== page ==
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## Behavior of Inherited Built-In Methods

### Subclass double

Most built-in functions used with built-in classes are actually methods of the built-in class. For example, the `double` and `single` classes define several methods to perform arithmetic operations, indexing, matrix operation, and so on. All these built-in class methods work with subclasses of the built-in class.

Subclassing `double` enables your class to use features without implementing the methods that a MATLAB® built-in class defines.

The `DocSimpleDouble` class subclasses the built-in `double` class.

```classdef DocSimpleDouble < double methods function obj = DocSimpleDouble(data) if nargin == 0 data = 0; end obj = obj@double(data); end end end```

Create an instance of the class `DocSimpleDouble`.

```sc = DocSimpleDouble(1:10) ```
```sc = 1x10 DocSimpleDouble: double data: 1 2 3 4 5 6 7 8 9 10```

Call a method inherited from class `double` that operates on the data, such as `sum`. `sum` returns a `double` and, therefore, uses the `display` method of class `double`:

```sum(sc) ```
```ans = 55```

Index `sc` like an array of doubles. The returned value is the class of the subclass:

```a = sc(2:4) ```
```a = 1x3 DocSimpleDouble: double data: 2 3 4 ```

Indexed assignment works the same as the built-in class. The returned value is the class of the subclass:

```sc(1:5) = 5:-1:1 ```
```sc = 1x10 DocSimpleDouble: double data: 5 4 3 2 1 6 7 8 9 10 ```

Calling a method that modifies the order of the data elements operates on the data, but returns an object of the subclass:

```sc = DocSimpleDouble(1:10); sc(1:5) = 5:-1:1; a = sort(sc) ```
```a = 1x10 DocSimpleDouble: double data: 1 2 3 4 5 6 7 8 9 10 ```

### Built-In Data Value Methods

When you call a built-in data value method on a subclass object, MATLAB uses the superclass part of the subclass object as inputs to the method. The value returned is same class as the built-in class. For example:

```sc = DocSimpleDouble(1:10); a = sin(sc); class(a) ```
```ans = double```

### Built-In Data Organization Methods

This group of built-in methods reorders or reshapes the input argument array. These methods operate on the superclass part of the subclass object, but return an object of the same type as the subclass.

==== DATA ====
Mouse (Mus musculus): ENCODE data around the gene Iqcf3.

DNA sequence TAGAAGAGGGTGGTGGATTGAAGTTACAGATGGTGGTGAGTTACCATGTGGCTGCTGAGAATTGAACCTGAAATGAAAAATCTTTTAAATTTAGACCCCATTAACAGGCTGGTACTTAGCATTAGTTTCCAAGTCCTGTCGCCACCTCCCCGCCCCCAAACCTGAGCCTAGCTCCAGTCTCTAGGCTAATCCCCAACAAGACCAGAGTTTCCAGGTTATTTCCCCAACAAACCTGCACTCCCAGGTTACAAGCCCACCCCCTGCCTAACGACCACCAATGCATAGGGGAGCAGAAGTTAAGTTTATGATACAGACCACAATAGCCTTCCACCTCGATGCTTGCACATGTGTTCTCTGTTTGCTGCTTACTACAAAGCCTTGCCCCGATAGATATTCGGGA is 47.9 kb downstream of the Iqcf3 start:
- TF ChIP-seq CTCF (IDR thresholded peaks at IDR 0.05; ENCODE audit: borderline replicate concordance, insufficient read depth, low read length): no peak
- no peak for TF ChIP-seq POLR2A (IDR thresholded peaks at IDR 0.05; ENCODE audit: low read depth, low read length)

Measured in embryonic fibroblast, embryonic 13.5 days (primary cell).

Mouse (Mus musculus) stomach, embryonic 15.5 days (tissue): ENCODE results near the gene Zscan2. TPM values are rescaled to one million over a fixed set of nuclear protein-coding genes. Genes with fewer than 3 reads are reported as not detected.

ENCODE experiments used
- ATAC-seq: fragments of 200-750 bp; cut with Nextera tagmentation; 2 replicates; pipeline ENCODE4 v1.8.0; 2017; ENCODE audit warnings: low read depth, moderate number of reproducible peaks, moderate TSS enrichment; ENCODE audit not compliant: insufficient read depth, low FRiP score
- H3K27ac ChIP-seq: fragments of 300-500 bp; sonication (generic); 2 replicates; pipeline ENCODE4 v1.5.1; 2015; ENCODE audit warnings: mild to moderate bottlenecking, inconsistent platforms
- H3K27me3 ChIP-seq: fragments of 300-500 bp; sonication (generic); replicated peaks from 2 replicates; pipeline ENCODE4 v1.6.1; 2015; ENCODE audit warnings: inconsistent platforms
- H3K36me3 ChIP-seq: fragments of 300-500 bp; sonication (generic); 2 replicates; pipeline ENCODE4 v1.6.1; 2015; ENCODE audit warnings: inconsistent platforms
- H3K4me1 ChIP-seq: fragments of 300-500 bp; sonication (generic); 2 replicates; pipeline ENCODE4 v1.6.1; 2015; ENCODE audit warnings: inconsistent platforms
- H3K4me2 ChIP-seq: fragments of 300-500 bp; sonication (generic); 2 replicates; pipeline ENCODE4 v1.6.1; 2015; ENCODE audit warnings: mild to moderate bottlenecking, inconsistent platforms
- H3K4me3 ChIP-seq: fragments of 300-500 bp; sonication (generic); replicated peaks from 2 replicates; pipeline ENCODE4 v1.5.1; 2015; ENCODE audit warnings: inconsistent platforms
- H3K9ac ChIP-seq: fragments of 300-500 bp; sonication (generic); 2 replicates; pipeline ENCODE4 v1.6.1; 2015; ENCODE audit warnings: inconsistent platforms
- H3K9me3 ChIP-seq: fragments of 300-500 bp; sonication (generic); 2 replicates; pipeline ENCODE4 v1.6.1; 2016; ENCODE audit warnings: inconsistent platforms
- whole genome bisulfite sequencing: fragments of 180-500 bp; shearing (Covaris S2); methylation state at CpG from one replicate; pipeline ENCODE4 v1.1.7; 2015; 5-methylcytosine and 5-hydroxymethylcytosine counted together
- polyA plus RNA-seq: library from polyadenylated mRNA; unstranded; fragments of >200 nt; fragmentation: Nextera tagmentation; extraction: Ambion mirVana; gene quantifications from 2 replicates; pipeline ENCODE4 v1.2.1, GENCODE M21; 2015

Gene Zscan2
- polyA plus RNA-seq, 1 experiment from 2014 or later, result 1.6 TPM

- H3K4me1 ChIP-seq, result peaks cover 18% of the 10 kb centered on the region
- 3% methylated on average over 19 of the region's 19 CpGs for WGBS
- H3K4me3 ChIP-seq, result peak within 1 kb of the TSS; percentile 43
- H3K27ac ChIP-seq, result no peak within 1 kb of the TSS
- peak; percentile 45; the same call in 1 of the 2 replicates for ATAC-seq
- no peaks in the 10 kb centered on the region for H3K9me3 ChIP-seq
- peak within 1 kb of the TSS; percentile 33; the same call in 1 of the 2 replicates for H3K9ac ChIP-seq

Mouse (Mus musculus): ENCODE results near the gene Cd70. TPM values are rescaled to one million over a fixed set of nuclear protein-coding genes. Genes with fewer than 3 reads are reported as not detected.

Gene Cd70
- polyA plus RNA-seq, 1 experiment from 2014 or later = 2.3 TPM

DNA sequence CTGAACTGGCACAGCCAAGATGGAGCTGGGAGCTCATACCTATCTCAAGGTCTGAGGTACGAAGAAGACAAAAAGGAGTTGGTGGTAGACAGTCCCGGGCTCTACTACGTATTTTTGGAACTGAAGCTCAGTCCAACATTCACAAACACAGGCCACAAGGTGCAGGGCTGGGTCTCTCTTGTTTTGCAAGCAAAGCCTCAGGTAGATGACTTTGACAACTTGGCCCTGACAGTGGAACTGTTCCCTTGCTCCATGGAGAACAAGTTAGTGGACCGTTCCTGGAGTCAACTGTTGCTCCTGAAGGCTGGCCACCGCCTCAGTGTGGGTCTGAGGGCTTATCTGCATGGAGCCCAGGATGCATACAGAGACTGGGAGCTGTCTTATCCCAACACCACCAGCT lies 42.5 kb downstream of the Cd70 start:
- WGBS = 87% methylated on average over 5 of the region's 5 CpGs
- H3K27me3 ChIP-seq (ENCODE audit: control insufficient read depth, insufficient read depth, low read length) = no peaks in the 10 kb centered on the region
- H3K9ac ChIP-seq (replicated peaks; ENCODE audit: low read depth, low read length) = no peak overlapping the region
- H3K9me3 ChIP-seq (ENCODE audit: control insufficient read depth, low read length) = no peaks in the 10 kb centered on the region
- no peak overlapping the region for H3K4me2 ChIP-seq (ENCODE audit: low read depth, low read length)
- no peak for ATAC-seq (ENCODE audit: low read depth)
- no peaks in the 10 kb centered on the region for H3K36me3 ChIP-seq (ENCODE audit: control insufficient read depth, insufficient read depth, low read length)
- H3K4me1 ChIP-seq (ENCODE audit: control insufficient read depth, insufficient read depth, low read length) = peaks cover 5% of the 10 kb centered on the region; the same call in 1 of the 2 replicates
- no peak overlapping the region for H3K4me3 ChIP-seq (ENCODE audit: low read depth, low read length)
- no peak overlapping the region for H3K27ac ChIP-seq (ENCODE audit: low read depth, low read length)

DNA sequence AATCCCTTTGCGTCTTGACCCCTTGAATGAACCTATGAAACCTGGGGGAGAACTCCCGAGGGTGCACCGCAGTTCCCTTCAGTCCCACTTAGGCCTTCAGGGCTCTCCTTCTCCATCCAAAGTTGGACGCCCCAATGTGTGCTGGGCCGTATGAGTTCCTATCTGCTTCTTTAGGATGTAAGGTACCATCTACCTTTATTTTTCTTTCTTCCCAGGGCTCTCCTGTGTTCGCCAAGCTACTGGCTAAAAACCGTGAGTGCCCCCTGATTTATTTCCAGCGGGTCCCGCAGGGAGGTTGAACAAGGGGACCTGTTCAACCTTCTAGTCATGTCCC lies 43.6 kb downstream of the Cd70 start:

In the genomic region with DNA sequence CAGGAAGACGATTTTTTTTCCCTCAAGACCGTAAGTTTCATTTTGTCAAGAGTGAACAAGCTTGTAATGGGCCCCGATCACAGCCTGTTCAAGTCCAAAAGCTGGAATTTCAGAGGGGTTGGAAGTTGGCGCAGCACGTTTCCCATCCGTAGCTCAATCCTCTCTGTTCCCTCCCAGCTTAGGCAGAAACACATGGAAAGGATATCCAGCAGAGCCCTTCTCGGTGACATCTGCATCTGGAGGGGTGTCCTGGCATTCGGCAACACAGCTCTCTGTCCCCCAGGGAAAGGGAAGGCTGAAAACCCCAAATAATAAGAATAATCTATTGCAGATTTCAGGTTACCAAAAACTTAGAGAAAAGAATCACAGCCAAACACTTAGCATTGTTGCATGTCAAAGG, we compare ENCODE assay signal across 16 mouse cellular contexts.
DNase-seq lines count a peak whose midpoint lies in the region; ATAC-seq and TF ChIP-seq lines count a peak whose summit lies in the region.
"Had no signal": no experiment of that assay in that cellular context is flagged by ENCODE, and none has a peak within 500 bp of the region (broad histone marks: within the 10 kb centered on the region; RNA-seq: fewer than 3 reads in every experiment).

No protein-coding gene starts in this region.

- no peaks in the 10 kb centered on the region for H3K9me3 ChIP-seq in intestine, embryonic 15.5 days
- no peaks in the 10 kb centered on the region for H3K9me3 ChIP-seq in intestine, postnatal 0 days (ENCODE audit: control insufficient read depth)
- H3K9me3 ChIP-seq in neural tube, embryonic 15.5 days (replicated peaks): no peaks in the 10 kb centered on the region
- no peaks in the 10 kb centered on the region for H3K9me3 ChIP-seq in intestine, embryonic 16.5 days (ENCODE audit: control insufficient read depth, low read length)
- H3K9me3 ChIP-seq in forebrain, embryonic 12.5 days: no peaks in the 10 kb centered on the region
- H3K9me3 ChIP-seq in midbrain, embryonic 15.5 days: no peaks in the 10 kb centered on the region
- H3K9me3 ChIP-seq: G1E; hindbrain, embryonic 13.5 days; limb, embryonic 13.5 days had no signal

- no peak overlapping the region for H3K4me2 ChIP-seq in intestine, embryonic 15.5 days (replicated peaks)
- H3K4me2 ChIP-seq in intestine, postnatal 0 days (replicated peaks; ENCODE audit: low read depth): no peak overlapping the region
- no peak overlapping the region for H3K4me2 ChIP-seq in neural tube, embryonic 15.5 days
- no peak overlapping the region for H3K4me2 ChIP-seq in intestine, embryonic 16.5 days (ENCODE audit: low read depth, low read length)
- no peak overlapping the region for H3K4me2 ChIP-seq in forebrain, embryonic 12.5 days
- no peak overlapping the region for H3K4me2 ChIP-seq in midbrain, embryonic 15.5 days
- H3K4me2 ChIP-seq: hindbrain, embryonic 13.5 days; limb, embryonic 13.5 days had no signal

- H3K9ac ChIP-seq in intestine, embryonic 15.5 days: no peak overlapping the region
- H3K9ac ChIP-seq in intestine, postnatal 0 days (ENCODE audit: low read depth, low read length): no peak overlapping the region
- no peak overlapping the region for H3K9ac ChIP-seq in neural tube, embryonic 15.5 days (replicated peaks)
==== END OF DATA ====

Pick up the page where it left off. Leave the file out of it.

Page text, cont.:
```sc = DocSimpleDouble(randi(9,1,10)) ```
```sc = DocSimpleDouble(randi(9,1,10)) sc = 1x10 DocSimpleDouble: double data: 6 1 8 9 7 7 7 4 6 2```
`b = sort(sc)`
```b = 1x10 DocSimpleDouble: double data: 1 2 4 6 6 7 7 7 8 9```

Methods in this group include:

### Built-In Indexing Methods

Built-in classes use specially implemented versions of the `subsref`, `subsasgn`, and `subsindex` methods to implement indexing. When you index a subclass object, only the built-in data is referenced (not the properties defined by your subclass).

For example, indexing element `2` in the `DocSimpleDouble` subclass object returns the second element in the vector:

```sc = DocSimpleDouble(1:10); a = sc(2) ```
```a = DocSimpleDouble double data: 2 ```

The value returned from an indexing operation is an object of the subclass. You cannot make indexed references if your subclass defines properties, unless your subclass overrides the default `subsref` method.

Assigning a new value to the second element in the `DocSimpleDouble` object operates only on the superclass data:

```sc(2) = 12 ```
```sc = 1x10 DocSimpleDouble: double data: 1 12 3 4 5 6 7 8 9 10 ```

The `subsref` method also implements dot notation for methods.

### Built-In Concatenation Methods

Built-in classes use the functions `horzcat`, `vertcat`, and `cat` to implement concatenation. When you use these functions with subclass objects of the same type, MATLAB concatenates the superclass data to form a new object. For example, you can concatenate objects of the `DocSimpleDouble` class:

```sc1 = DocSimpleDouble(1:10); sc2 = DocSimpleDouble(11:20); [sc1,sc2]```
```ans = 1x20 DocSimpleDouble: double data: Columns 1 through 13 1 2 3 4 5 6 7 8 9 10 11 12 13 Columns 14 through 20 14 15 16 17 18 19 20 ```
`[sc1;sc2]`
```ans = 2x10 DocSimpleDouble: double data: 1 2 3 4 5 6 7 8 9 10 11 12 13 14 15 16 17 18 19 20 ```

Concatenate two objects along a third dimension:

```c = cat(3,sc1,sc2) ```
```c = 1x10x2 DocSimpleDouble: double data: (:,:,1) = 1 2 3 4 5 6 7 8 9 10 (:,:,2) = 11 12 13 14 15 16 17 18 19 20```

If the subclass of a built-in class defines properties, you cannot concatenate objects of the subclass. There is no way to determine how to combine properties of different objects. However, your subclass can define custom `horzcat` and `vertcat` methods to support concatenation in whatever way makes sense for your subclass.

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